Platypus Milk: Our Best Hope Against an Antibiotic-Resistant Future


A baby platypus, known as a puggle, is held by a keeper at the Taronga Zoo in Sydney, Australia. The Sydney Morning Herald/Fairfax Media/Getty Images

In the late 18th century, British zoologist George Shaw was asked to examine a specimen of a newly-discovered creature, fresh off the boat from Australia. He was one of the first scientists to clap eyes on the beaver-duck we call a platypus, and he understandably thought he was the butt of a practical joke.

"It naturally excites the idea of some deceptive preparation by artificial means," he wrote after examining the noble creature in 1799.

And it's not like the platypus's outlandish appearance is just a cover for an unremarkable physiology and life history. This egg-laying mammal chews its food with gravel because it lacks teeth — in fact, it doesn't even have a stomach, but an esophagus that connects directly to its intestines. The males have venomous spurs on their hind legs, they don't use their tails to steer or propel them through the water, but to store body fat, and their bills are so sensitive they can detect the electromagnetic fields radiated by other organisms, allowing them to swim with their ears, eyes and nose closed.

But listen, it gets weirder. Although platypuses (yes, you can also say platypi and platypodes, if you want) nurse their young, they don't have nipples, so the milk just sort of oozes out of their mammary glands and the babies lap it up off their mother's fur. And if you think that might be a bit unsanitary, especially for an animal that swims around in farm ponds all day, you'd be right. But don't worry — platypus evolution came up with a solution to the problem of bacteria. A 2014 study found that, while all mammals' milk has antibacterial properties, platypus milk seems to have very special antimicrobial powers.

A new study published March 14, 2018 in the journal Structural Biology Communications reports that the biochemical reason for the special bug-busting properties of platypus milk is predictably weird: It contains a protein with a unique and previously unknown structure that might be key in fighting bacteria that have become resistant to antibiotics.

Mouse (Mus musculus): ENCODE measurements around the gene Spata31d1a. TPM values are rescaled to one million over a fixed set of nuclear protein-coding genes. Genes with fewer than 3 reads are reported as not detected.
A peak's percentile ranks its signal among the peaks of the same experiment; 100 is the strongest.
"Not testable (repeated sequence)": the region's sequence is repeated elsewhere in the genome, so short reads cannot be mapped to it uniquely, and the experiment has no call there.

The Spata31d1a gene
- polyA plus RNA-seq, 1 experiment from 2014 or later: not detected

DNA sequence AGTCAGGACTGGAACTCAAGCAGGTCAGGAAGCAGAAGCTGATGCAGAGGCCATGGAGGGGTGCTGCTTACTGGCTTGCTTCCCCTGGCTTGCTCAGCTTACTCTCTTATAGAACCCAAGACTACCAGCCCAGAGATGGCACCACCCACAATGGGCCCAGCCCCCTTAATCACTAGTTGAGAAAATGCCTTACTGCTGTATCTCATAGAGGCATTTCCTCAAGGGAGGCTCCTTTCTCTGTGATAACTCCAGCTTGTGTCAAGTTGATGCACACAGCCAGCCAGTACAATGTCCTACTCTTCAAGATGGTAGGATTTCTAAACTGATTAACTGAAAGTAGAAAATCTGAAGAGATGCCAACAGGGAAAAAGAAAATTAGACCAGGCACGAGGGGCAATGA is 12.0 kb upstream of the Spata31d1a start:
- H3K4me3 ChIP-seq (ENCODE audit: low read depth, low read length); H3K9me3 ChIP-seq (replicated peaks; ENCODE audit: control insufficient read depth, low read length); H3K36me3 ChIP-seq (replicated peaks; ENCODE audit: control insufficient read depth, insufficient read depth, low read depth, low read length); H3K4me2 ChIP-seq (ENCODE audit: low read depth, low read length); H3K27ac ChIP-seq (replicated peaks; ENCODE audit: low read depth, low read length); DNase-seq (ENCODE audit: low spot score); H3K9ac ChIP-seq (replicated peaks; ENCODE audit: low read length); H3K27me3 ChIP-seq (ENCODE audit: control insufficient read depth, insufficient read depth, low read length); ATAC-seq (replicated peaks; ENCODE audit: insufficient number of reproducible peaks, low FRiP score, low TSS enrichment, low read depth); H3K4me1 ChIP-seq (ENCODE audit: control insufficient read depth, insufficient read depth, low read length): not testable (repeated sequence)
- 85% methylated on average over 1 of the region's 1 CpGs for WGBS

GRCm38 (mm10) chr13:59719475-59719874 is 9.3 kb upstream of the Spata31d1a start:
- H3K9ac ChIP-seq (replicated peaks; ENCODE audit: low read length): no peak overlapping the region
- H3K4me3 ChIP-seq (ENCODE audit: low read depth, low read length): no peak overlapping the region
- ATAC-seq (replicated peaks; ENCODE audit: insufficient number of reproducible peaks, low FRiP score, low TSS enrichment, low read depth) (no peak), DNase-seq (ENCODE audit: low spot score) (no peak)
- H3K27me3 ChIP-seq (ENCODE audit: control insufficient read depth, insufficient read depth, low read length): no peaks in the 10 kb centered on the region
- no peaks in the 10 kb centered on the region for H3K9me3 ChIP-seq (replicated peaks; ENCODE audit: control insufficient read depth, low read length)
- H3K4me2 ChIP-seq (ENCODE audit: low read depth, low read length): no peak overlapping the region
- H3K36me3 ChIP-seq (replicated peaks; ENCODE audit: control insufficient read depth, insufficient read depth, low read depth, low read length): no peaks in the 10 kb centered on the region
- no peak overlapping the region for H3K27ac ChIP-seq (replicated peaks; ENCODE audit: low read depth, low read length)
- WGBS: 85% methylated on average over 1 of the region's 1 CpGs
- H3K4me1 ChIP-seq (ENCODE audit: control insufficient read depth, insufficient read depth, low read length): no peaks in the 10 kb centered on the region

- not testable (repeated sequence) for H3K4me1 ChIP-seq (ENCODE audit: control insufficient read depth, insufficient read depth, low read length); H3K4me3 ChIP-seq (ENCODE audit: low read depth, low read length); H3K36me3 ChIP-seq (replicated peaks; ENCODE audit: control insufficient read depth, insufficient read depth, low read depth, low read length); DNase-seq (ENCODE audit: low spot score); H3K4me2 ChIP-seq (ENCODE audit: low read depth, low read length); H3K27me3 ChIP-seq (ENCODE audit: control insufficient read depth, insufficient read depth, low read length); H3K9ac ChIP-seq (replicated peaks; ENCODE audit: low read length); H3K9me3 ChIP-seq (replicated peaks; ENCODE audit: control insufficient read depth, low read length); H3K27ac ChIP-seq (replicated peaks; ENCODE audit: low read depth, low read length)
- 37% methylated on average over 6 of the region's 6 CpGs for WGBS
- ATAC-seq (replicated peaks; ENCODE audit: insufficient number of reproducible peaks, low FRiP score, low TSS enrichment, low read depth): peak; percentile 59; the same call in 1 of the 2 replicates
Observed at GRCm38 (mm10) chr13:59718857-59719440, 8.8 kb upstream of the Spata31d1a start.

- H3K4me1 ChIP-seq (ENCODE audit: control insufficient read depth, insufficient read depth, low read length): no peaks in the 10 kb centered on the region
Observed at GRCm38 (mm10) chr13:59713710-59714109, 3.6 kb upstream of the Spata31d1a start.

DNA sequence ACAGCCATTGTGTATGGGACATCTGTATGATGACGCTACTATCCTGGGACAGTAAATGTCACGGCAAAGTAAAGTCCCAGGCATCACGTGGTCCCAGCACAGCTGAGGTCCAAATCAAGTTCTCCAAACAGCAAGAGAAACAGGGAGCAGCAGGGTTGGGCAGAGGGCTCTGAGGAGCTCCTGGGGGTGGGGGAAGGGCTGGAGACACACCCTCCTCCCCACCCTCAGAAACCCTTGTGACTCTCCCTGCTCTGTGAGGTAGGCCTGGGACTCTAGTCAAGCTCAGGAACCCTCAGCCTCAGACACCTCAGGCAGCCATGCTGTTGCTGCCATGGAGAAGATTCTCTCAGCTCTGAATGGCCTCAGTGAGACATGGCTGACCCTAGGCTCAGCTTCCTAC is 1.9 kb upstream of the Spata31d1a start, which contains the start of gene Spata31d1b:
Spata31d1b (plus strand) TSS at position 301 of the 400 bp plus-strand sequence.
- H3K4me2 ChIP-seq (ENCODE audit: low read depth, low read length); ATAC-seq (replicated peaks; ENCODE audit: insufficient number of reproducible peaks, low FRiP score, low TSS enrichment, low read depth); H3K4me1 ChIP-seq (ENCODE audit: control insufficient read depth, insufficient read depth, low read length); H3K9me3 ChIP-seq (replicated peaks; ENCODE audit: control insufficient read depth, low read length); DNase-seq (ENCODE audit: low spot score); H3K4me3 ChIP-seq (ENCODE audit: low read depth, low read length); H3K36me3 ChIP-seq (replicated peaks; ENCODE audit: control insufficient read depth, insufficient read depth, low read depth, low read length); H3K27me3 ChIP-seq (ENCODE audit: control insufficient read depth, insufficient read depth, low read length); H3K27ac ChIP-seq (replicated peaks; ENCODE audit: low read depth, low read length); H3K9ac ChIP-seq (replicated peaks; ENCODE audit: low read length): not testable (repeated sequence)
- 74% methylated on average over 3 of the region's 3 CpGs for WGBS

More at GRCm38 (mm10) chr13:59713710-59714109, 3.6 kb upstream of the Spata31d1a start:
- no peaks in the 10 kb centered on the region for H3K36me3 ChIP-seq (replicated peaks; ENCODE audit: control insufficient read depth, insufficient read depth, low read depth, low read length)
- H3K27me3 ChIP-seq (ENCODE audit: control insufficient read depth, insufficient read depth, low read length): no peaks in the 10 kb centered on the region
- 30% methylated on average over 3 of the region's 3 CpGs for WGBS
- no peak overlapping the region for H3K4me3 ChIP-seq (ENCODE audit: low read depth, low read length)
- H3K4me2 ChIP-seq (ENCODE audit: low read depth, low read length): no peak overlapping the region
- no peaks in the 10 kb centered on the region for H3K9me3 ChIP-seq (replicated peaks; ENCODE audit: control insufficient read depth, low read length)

What makes this monotreme lactation protein (MLP) so strange is its shape: Its folds form tight ringlets, which is why it was christened the "Shirley Temple" protein after the iconic hair of the child star. The research team managed to recreate the MLP in the lab, purify it, crystallize it and use X-rays to determine its 3D structure at the atomic level — a structure that has never been seen in any of the 100,000 proteins discovered to date.

"The most exciting thing for me was to see a protein shape that had never been seen before," lead author Janet Newman, a researcher at CSIRO, says in an email. "It's like being a florist and seeing a completely new flower."

So, how could this fancy new antibacterial protein be used to fight superbugs? According to Newman, the research team plans to begin by figuring out the relationship between the extra-curly form of the protein and its bacteria-killing powers.

"In theory there are a number of approaches — we could tweak the structure a little by making site-directed mutants of the protein in the lab," says Newman. "This would allow us to see how the activity changes each time, until we build up an understanding of the mechanism of how this works. Or maybe we could use some form of the protein to try to isolate its binding partner on the bacterium, which might be some structure on the outside of the bacterium."

According to the World Health Organization (WHO), antibiotic-resistant bacterial infections are becoming a serious threat to public health worldwide. The heavy use of antibiotics in intensive animal farming, as well as overuse in human hospitals, has led to the rise and spread of these heavy-duty microbes. Diseases like salmonella, pneumonia, tuberculosis and gonorrhoea — all once easily treated with antibiotics — are becoming less responsive to the drugs used to treat them. In 2014, WHO warned that we may be approaching a "post-antibiotic era," wherein antibiotics will no longer be effective in fighting infection. This would make everything from childbirth to organ transplants very difficult. Again.

But maybe platypus milk can help. It's (predictably) so crazy it just might work.


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